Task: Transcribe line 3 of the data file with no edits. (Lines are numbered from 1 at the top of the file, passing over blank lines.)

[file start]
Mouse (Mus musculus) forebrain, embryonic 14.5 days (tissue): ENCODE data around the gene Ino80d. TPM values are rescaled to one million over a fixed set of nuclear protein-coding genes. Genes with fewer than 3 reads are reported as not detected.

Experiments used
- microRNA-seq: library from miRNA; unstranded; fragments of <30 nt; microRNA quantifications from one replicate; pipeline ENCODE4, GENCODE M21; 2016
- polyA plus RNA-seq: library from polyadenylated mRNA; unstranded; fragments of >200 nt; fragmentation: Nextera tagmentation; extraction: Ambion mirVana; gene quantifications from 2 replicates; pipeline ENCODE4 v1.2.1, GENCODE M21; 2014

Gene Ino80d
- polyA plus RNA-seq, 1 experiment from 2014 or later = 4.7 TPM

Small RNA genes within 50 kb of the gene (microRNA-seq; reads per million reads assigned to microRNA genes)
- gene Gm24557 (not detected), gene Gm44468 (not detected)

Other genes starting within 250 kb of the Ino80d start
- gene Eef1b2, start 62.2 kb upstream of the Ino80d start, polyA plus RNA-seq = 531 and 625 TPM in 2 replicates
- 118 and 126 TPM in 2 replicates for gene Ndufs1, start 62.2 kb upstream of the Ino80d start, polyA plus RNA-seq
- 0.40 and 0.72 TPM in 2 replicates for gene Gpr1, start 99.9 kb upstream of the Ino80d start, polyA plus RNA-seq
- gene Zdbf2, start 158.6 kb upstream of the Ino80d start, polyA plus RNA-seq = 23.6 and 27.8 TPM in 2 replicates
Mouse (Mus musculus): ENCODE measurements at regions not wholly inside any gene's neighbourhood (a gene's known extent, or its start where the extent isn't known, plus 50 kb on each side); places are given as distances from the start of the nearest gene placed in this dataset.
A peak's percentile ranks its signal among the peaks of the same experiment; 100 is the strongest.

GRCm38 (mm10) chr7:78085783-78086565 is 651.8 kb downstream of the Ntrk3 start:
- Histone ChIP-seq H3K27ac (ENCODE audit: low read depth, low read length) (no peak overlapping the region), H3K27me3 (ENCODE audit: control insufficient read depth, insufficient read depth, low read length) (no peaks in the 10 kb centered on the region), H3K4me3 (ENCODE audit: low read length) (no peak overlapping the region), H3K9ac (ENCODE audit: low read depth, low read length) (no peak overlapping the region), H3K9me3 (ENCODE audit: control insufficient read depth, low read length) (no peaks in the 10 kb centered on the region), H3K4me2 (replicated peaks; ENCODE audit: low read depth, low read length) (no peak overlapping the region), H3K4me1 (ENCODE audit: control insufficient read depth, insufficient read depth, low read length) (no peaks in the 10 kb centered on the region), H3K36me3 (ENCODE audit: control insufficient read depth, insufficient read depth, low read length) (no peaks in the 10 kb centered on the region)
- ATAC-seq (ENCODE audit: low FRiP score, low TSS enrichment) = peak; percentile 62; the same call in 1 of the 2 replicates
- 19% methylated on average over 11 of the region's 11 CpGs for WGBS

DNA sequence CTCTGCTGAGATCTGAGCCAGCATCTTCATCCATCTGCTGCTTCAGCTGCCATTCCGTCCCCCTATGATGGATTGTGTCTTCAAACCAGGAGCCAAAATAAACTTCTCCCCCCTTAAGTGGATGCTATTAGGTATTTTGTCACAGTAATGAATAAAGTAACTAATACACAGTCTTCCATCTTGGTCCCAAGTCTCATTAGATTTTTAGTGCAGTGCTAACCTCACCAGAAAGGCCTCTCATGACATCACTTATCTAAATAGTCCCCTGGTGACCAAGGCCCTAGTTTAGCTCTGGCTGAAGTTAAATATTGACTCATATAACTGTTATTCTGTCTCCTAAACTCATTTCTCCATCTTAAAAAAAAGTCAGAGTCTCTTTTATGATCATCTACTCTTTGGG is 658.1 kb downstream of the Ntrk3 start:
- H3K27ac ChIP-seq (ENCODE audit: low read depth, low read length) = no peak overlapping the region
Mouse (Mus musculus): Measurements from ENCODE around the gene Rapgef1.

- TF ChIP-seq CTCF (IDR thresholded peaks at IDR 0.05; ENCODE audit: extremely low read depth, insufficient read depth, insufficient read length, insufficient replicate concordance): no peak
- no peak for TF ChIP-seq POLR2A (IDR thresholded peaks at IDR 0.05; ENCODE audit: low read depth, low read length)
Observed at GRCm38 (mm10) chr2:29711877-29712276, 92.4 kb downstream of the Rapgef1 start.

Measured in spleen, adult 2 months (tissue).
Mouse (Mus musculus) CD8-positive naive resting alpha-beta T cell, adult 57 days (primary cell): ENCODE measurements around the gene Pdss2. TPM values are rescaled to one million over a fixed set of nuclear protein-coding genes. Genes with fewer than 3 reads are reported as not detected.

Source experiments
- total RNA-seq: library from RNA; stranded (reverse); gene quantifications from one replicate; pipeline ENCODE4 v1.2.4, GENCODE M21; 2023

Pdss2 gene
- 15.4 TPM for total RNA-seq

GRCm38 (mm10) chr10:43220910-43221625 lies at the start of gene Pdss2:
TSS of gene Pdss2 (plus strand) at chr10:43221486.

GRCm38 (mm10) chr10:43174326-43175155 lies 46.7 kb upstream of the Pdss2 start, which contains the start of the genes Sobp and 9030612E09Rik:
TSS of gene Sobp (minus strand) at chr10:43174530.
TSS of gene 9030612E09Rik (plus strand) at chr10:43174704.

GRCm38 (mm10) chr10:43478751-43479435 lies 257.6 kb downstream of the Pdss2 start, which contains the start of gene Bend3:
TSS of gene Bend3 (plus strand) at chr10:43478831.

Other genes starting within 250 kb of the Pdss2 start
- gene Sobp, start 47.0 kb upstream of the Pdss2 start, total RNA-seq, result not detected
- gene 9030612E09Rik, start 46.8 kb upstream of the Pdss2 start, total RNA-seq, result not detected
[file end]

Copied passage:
- microRNA-seq: library from miRNA; unstranded; fragments of <30 nt; microRNA quantifications from one replicate; pipeline ENCODE4, GENCODE M21; 2016